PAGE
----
BY ALEX MITCHELL
It was just a dream for Laurelton’s Justin Wright-Foreman to hear his name called during the NBA Draft when playing only a slim, handful of minutes as a freshman guard at Hofstra University in 2015-16.
Now in 2019, after earning back-to-back Colonial Athletic Association’s player of the year titles as the second highest scorer in the nation for both total points and points per game, it’s not so shocking why the Utah Jazz selected Wright-Foreman in the second round as the fifty third overall draft pick on Saturday, June 20.
“I feel like I was just a freshman,” Wright-Foreman said in Salt Lake City in the days following his big break.
“For all of this to be going on and everything to be happening, I’m just feeling extremely blessed,” the standout guard continued.
Nearly speechless upon the overnight news, he took to Twitter right after and simply posted “Wow” while still in a state of awe.
Wright-Foreman truly began to roar for the Hofstra Pride in his sophomore season when he evolved into a starting role off Hempstead Turnpike.
It was around JWF’s breakout that Hofstra was faced with the tall and tough task of versing the sixth ranked Kentucky Wildcats at Barclays Center.
Although the Pride fell to the fellow jungle cats by a score of 96-73, Justin Wright-Foreman put on an offensive display that caught national attention for the first time.
“(He was) not afraid of us at all,” Kentucky Head Coach John Calipari said in Brooklyn.
It was so much of a scoring frenzy that Kentucky’s Head Coach even admitted uneasiness about a possible rematch Wright-Foreman and Hofstra during the NCAA tournament.
“I realized that game that these guys were regular players out there,” Wright-Foreman said.
Although that Kentucky game was when the nation was first piqued to Justin Wright-Foreman’s scoring capabilities, Hofstra’s Head Coach Joe Mihalich had seen it while scouting JWF at the High School for Construction Trades, Engineering, and Architecture in Jamaica.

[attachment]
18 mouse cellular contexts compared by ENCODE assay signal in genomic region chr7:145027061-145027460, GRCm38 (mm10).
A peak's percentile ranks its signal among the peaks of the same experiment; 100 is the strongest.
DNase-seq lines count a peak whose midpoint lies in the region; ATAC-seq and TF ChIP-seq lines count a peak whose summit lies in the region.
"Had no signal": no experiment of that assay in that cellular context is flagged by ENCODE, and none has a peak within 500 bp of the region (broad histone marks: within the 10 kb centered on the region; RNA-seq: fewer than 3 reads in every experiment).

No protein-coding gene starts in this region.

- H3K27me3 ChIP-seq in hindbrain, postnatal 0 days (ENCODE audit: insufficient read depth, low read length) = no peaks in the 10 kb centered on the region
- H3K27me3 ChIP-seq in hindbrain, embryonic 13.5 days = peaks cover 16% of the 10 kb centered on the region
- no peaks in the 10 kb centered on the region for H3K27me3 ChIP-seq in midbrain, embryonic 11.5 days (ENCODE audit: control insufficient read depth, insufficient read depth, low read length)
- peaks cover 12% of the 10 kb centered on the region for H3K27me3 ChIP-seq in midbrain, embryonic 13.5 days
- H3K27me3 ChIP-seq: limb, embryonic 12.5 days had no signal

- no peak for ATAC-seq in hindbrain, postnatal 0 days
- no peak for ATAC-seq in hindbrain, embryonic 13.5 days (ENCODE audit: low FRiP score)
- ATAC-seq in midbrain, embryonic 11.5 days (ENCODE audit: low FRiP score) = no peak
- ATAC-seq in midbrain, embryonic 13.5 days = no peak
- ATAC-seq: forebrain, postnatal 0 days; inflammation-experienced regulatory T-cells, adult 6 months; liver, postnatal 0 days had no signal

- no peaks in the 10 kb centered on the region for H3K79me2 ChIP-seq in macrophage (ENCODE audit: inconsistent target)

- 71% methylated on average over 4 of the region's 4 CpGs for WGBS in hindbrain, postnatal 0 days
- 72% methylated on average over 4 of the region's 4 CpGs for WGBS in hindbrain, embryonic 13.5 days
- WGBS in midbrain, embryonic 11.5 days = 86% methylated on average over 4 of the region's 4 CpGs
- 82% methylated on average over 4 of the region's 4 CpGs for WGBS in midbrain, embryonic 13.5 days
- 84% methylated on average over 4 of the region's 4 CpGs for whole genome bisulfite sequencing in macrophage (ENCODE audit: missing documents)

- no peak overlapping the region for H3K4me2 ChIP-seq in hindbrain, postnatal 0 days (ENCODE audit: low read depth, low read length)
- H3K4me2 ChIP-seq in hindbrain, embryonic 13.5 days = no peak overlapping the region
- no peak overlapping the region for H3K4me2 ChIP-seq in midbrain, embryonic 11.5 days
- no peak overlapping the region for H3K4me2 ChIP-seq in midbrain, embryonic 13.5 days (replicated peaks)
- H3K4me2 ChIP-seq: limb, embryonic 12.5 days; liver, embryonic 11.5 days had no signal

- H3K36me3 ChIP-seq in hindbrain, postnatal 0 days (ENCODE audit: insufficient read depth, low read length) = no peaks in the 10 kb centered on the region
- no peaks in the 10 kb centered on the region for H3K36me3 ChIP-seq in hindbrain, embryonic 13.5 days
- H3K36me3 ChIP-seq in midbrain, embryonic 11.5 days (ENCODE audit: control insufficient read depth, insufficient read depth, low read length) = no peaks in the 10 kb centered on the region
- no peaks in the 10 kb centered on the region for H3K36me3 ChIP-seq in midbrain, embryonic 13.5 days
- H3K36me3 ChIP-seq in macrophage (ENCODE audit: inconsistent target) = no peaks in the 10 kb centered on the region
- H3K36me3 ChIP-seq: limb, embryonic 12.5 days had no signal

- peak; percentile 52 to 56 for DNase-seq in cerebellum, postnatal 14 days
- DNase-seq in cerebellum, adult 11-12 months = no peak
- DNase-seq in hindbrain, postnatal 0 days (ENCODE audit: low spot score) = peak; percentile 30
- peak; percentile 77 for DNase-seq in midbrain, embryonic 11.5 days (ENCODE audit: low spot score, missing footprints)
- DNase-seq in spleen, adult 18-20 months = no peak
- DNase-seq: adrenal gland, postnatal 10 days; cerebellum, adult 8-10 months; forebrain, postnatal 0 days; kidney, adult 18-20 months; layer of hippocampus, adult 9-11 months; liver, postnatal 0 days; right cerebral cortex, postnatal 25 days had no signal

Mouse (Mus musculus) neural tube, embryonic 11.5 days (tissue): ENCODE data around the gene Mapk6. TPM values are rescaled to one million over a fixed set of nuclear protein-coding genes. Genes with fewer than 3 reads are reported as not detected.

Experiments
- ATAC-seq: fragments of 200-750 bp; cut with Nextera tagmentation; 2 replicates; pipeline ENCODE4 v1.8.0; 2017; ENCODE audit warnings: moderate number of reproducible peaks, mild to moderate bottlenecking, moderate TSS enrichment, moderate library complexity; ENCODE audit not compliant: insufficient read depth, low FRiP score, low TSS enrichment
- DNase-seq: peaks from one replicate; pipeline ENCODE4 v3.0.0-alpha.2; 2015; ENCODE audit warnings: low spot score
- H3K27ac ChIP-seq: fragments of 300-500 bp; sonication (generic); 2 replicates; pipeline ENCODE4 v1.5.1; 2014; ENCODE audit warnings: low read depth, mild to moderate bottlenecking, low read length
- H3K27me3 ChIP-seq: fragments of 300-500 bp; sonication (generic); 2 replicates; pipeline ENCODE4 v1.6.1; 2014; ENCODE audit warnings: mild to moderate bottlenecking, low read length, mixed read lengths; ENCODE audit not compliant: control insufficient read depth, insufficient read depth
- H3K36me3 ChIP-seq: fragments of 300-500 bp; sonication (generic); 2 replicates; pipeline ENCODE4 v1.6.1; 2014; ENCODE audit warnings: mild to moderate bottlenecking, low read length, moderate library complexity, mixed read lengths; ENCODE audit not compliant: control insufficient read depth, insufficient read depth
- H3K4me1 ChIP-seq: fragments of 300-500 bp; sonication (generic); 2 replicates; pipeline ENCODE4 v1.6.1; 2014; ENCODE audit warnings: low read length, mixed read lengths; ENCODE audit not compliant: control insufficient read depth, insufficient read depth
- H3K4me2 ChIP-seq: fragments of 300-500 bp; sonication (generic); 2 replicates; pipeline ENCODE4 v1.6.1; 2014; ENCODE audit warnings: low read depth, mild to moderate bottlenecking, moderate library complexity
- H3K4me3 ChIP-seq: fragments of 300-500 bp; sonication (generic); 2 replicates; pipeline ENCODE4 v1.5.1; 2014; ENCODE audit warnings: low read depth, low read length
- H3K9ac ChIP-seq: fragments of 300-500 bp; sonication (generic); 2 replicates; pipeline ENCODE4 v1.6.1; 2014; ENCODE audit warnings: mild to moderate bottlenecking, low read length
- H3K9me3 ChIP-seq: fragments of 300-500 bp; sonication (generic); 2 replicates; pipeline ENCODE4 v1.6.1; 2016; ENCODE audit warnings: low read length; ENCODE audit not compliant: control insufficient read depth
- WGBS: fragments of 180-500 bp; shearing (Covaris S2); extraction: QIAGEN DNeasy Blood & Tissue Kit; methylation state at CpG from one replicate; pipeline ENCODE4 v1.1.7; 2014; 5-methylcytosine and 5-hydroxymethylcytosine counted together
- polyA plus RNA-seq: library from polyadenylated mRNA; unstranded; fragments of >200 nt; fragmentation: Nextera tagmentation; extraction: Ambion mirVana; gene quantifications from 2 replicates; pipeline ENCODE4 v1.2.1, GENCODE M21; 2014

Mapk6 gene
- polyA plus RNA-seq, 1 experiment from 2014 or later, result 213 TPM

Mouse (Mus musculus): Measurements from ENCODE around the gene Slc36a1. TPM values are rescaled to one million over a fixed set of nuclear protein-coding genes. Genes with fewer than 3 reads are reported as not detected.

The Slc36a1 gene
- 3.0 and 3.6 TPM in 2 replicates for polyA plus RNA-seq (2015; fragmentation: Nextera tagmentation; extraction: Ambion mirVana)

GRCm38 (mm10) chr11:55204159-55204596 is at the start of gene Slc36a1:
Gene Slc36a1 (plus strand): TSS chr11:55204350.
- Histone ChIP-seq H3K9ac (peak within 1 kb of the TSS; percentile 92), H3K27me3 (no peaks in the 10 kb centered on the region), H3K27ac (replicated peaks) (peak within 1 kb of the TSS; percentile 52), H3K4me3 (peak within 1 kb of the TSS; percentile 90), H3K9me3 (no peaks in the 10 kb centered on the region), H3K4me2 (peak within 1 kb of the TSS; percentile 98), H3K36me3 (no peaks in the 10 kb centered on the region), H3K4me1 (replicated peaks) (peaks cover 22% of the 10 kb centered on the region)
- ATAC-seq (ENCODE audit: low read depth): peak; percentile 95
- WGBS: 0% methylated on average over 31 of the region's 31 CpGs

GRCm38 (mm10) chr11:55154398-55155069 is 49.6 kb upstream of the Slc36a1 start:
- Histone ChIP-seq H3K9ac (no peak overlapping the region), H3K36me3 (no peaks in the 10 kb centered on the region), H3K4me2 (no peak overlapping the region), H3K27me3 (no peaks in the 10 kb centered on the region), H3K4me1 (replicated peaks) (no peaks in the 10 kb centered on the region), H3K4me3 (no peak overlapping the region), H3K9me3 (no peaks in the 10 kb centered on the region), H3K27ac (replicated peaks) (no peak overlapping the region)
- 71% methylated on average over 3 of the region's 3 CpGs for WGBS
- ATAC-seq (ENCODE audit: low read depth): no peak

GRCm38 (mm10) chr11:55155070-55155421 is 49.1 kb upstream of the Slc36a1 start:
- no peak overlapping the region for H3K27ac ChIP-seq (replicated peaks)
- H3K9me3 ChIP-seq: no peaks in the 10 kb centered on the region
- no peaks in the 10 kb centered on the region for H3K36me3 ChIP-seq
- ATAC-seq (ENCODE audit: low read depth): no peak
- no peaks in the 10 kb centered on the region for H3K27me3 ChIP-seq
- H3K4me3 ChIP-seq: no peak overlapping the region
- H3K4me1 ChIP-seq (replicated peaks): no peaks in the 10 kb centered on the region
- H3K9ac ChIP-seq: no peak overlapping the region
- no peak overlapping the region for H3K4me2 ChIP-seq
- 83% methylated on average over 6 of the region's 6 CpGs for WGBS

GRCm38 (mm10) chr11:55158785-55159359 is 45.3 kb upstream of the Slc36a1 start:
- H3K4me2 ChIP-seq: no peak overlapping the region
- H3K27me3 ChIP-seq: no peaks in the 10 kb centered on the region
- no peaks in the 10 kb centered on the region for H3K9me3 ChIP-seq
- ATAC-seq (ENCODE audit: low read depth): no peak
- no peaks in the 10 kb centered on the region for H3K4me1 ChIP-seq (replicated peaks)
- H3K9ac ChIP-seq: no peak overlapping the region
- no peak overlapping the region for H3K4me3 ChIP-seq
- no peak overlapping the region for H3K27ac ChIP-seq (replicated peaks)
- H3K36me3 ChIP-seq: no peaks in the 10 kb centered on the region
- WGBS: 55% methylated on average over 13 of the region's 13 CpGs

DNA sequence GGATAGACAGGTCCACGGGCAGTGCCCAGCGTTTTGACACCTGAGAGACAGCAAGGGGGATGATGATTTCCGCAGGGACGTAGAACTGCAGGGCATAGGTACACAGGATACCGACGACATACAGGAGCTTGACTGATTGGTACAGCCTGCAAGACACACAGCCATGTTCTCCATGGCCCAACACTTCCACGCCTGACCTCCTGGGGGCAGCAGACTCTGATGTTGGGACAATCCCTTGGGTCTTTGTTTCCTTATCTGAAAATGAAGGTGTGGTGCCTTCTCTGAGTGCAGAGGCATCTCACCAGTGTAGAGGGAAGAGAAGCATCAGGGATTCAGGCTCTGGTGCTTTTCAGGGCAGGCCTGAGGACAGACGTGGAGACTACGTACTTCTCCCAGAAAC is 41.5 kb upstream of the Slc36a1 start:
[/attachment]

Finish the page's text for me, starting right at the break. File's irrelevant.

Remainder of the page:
“I remember scouting Justin as a senior and thinking to myself, wow this guy really can score,” Mihalich said.
By the time JWF was a junior at Hofstra, Mihalich realized that he was not only a natural born scorer, but it was his NBA skill.
“Players that get drafted usually hold a specific skill or trait that gets them noticed by scouts, his was scoring, he scores like a professional,” the CAA Coach of the Year continued.
That professional scoring skill was put to the highest test during JWF’s senior season when Hofstra trailed rival William & Mary late into the second half.
Wright-Foreman put up a program high 48 points for Hofstra with most of the scoring coming in the game’s closing minutes to complete the comeback in what’s gone down as one of the most exciting games in Hofstra basketball history.
“I’ve never seen someone score like that in person,” Mihalich said.
Wright-Foreman closed out his collegiate career shortly following that momentous evening at the David S. Mack Sports and Exhibition Complex, totaling 2,327 points while consecutively scoring double figures in his final 88 games, the seventh longest streak in division 1 basketball history.
“It shows that dreams can come true at Hofstra,” Mihalich said about the mid-major team.
Before wearing a blue and gold gown and tassel, JWF was selected to play in the 3X3 tournament in Las Vegas where he once again, put on a scoring display that caught the eyes of the nation and NBA scouts this April.
He also forged a bond with former in-conference rival and future teammate on the Jazz, Jarrell Brantley from the College of Charleston.
They along with the rest of the CAA team went on to win the 3X3 tournament along with its $100,000 prize, nearly breaking defenders ankles in the process.
“We’ve just been bonding ever since after going to war for four years,” Wright-Foreman said.
Justin Wright-Foreman officially debuted in the NBA on Monday, July 1st against the Memphis Grizzlies in the association’s summer league; he not only held his own but put up some impressive finishing moves to the hoop in the process.
“It’s going to be a ride,” he said.